Screens And Actions


With screens and actions you configure two separate aspects of the installer: the user interface that is displayed by your installer and uninstaller and the actual installation and uninstallation. Every screen can have a list of actions attached that are executed when the user advances to the next screen. install4j offers a wide variety of pre-defined screens and actions that you can arrange according to your needs. Some of these screens and actions are quite generic and can be used as programming elements, such as the "Configurable form" screen and the "Run script" action.

Installer applications

Building an install4j project creates media files which are either installers or archives. An installer is defined as a sequence of screens an actions and is executed when the user executes the media file. Installers usually install an uninstaller which removes the installation. The uninstaller, too, is a freely configurable sequence of screens and actions. Archives do not have an installer or uninstaller and the user extracts the contained data with other tools.

In addition to the installer and uninstaller, you can define custom installer applications that are added to the distribution tree. These custom installer applications can use the same screens and actions that the installer can use. Unlike installer and uninstaller, they are also added to archives. They can be used to write separate maintenance applications for your installations that are either invoked directly by the user or programatically by your application.

An important use-case for custom installer applications is to create a first-run installer for archives. While there is no need to install files to the installation directory in the case of an archive, there will usually be screens and actions that set up the environment of your application. In order to avoid the duplication of screens and actions, install4j offers the possibility to create links to screens and actions. In this way, a custom installer application can include a partial set of the screens and actions in the installer. Such a first-run installer should be added to the .install4j runtime directory in order to no expose it as part of the application. This is done by specifying its executable directory property as the empty string. You can invoke the first-run installer programatically with the com.install4j.api.launcher.ApplicationLauncher utility class. Please see the Javadoc for more information. You can query if any of the generated launchers of an installed archive are run for the first time by calling ApplicationLauncher.isNewArchiveInstallation() at the beginning of your main method to decide whether to launch the first-run installer or not.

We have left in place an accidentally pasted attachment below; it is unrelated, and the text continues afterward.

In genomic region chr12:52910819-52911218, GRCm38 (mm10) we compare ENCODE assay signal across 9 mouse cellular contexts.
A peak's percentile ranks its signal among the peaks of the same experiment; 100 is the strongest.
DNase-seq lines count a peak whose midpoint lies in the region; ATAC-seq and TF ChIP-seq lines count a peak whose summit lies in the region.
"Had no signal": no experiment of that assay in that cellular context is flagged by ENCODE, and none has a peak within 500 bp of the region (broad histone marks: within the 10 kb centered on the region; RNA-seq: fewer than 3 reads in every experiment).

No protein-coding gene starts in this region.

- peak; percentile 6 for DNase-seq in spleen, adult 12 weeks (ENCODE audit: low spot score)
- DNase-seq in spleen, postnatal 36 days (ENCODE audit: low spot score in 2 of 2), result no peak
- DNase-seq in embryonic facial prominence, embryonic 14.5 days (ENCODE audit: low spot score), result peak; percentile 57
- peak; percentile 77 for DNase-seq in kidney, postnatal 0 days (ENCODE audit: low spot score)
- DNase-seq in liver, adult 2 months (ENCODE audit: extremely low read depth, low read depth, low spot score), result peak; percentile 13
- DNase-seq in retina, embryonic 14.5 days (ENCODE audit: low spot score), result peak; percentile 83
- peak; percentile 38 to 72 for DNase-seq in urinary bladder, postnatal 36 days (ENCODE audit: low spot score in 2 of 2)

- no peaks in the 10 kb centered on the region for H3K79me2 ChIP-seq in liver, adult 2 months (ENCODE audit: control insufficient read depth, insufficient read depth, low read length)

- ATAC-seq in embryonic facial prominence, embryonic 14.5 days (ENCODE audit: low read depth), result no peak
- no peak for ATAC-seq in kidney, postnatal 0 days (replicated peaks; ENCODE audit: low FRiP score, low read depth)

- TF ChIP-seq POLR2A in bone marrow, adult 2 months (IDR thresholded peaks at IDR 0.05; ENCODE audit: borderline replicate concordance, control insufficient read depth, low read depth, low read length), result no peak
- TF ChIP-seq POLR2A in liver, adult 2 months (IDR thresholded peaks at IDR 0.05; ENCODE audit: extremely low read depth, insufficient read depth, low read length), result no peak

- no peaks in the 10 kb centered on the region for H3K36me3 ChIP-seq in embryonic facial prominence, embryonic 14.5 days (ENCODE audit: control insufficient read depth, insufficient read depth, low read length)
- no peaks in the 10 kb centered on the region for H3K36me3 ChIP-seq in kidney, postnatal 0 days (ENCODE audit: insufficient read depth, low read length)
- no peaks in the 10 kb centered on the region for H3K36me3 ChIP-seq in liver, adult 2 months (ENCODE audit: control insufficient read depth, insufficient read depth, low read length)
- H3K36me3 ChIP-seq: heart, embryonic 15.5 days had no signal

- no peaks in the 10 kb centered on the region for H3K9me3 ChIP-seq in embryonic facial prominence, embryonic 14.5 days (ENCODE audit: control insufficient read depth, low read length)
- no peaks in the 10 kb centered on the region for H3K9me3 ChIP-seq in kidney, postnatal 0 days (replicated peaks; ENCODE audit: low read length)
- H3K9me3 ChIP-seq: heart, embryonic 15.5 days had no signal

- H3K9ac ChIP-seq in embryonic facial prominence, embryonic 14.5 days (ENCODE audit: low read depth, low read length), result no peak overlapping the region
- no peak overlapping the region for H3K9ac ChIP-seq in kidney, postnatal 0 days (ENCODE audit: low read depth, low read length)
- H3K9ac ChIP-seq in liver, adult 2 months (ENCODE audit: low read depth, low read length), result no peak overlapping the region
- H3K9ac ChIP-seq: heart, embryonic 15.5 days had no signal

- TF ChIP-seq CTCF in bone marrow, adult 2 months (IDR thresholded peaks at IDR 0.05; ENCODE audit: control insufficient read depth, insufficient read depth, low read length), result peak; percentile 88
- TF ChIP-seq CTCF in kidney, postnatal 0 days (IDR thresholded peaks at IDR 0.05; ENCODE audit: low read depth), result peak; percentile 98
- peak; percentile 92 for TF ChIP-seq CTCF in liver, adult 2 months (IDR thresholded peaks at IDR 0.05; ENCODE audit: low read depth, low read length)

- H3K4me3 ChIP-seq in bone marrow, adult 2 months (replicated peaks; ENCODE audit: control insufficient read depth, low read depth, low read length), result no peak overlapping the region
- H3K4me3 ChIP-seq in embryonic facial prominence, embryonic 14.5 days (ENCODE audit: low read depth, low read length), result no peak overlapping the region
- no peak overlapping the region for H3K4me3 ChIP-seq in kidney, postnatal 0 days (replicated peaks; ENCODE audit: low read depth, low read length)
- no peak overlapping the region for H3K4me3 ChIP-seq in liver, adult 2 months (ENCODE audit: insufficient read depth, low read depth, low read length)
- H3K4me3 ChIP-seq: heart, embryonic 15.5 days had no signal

Another common use case for custom installer applications is to create auto-updaters. Auto-updaters are described in detail in a separate help topic.

Control flow

At runtime, install4j instantiates all screens and actions and organizes the screen flow and action execution. There are a number of aspects regarding this control flow that you can customize in the install4j IDE. Both screens and actions have an optional "Condition expression" property that can be used to conditionally show screens and execute actions. Screens have a "Validation expression" property that is invoked when the user clicks on the "Next" button allowing you to check whether the user input is valid and whether to advance to the next screen. These are the most commonly used hooks in the control flow for "programming" the installer. All "expression" properties in install4j can be simple Java expressions or scripts of Java code as described on the help page for the Java code dialog.

Common properties of actions

Common properties of screens

If you use a series of screens to query information from the user, the users expect to be able to go back to previous screens in order to review or change their input. This is fine as long as no actions are attached to the screen. When actions have been executed, the questions is what should happen if the user goes back to a screen with actions and clicks on "Next" again. By default, install4j executes actions only once, but that may not be what you want, if they operate on the user input in a screen. Since install4j has no way of knowing what should happen in this case, it applies a "Safe back button" policy by default: if the previous screen had actions attached, the back button is not visible. You can change this policy for each screen, either making the back button always visible or always hidden. The "Can be executed multiple times" property of each action is relevant in the case where you you make the back button always visible for the next screen.